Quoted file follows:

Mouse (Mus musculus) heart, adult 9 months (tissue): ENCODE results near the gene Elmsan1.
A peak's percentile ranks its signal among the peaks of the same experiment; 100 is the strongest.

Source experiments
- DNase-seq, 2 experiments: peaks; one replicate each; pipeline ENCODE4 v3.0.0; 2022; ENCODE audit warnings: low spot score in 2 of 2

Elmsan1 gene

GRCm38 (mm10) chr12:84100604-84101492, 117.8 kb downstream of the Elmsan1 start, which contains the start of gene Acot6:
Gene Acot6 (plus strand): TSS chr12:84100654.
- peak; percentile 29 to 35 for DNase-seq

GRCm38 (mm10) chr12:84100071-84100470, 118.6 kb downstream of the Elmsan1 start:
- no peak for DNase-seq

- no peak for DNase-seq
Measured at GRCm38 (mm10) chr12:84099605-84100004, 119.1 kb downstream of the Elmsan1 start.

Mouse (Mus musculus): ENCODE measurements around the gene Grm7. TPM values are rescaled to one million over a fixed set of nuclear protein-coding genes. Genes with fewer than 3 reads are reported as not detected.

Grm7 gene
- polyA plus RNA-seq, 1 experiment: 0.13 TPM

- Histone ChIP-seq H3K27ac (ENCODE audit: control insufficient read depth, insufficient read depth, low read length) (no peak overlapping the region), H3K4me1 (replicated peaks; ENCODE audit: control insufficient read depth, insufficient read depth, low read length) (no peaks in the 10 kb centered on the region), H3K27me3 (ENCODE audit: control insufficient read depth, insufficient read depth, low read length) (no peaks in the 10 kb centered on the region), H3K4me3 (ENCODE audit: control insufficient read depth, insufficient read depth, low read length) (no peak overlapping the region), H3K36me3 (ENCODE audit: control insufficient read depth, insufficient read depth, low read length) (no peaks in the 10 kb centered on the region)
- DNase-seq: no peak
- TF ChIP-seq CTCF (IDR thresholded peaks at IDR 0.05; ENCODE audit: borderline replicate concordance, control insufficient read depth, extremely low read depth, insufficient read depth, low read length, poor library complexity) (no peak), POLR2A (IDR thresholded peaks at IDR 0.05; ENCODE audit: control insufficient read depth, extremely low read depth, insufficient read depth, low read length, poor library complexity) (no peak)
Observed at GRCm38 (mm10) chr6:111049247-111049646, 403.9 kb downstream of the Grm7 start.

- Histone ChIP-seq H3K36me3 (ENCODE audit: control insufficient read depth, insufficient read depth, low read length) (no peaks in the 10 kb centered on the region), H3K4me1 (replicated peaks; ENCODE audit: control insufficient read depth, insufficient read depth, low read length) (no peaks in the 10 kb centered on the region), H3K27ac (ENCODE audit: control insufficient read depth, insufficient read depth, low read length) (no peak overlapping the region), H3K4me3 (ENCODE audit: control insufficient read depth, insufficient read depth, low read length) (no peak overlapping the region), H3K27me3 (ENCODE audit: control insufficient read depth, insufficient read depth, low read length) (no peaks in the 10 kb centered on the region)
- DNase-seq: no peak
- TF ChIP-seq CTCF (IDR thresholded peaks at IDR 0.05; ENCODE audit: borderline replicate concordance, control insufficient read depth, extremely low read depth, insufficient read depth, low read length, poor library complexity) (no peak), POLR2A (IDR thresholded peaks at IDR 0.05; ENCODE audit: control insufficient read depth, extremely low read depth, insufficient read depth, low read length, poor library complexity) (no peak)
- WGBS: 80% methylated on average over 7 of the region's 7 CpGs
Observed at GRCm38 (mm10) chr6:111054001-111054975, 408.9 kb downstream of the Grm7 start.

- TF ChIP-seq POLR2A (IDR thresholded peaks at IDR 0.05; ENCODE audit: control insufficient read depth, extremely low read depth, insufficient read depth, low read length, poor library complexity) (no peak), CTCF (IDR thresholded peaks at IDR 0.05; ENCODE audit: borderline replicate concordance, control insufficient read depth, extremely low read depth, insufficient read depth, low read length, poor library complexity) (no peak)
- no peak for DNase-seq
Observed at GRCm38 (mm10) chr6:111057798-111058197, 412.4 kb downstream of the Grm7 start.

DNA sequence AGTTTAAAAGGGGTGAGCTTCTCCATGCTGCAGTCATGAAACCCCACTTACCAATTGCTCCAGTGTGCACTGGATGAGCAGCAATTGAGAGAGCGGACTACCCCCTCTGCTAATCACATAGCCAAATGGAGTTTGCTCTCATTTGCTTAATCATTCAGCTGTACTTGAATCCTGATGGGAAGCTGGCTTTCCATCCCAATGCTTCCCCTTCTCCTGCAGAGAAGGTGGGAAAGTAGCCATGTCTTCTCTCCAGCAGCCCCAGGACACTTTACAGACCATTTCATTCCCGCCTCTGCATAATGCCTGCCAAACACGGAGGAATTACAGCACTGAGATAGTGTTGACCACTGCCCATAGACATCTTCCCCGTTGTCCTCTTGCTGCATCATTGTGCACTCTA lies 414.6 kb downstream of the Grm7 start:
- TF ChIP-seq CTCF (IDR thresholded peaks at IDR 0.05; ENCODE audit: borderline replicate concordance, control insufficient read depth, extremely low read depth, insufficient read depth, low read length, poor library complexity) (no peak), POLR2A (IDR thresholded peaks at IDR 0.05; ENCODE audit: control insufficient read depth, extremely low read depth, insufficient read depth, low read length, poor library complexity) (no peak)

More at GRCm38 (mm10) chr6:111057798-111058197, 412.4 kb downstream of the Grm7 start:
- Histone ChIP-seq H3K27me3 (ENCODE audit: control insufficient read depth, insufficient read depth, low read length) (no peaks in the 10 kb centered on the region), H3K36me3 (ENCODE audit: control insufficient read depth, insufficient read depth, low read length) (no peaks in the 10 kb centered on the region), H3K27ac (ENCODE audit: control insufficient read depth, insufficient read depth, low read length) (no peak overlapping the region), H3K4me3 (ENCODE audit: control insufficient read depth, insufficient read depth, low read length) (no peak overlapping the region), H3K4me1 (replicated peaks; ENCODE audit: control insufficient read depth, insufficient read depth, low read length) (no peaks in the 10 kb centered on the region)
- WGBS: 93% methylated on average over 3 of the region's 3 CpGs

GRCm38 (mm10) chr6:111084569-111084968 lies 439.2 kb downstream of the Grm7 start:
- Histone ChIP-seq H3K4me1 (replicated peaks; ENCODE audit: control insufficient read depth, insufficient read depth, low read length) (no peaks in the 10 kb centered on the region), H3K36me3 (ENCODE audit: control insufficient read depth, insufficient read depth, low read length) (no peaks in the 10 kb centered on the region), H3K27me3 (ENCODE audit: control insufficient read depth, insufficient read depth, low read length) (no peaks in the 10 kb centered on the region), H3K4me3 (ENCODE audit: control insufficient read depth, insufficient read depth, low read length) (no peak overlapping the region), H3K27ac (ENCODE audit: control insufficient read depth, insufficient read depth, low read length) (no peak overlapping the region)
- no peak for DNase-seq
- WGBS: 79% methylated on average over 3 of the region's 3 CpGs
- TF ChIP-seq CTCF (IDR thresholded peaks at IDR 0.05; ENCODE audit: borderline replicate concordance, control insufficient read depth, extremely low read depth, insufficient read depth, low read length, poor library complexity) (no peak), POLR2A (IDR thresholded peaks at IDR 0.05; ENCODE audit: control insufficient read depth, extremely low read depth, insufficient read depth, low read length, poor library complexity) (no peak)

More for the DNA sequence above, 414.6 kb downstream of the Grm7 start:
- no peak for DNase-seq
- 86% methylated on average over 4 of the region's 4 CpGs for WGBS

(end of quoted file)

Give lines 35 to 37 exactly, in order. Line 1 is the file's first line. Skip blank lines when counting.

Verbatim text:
- no peak for DNase-seq
- WGBS: 79% methylated on average over 3 of the region's 3 CpGs
- TF ChIP-seq CTCF (IDR thresholded peaks at IDR 0.05; ENCODE audit: borderline replicate concordance, control insufficient read depth, extremely low read depth, insufficient read depth, low read length, poor library complexity) (no peak), POLR2A (IDR thresholded peaks at IDR 0.05; ENCODE audit: control insufficient read depth, extremely low read depth, insufficient read depth, low read length, poor library complexity) (no peak)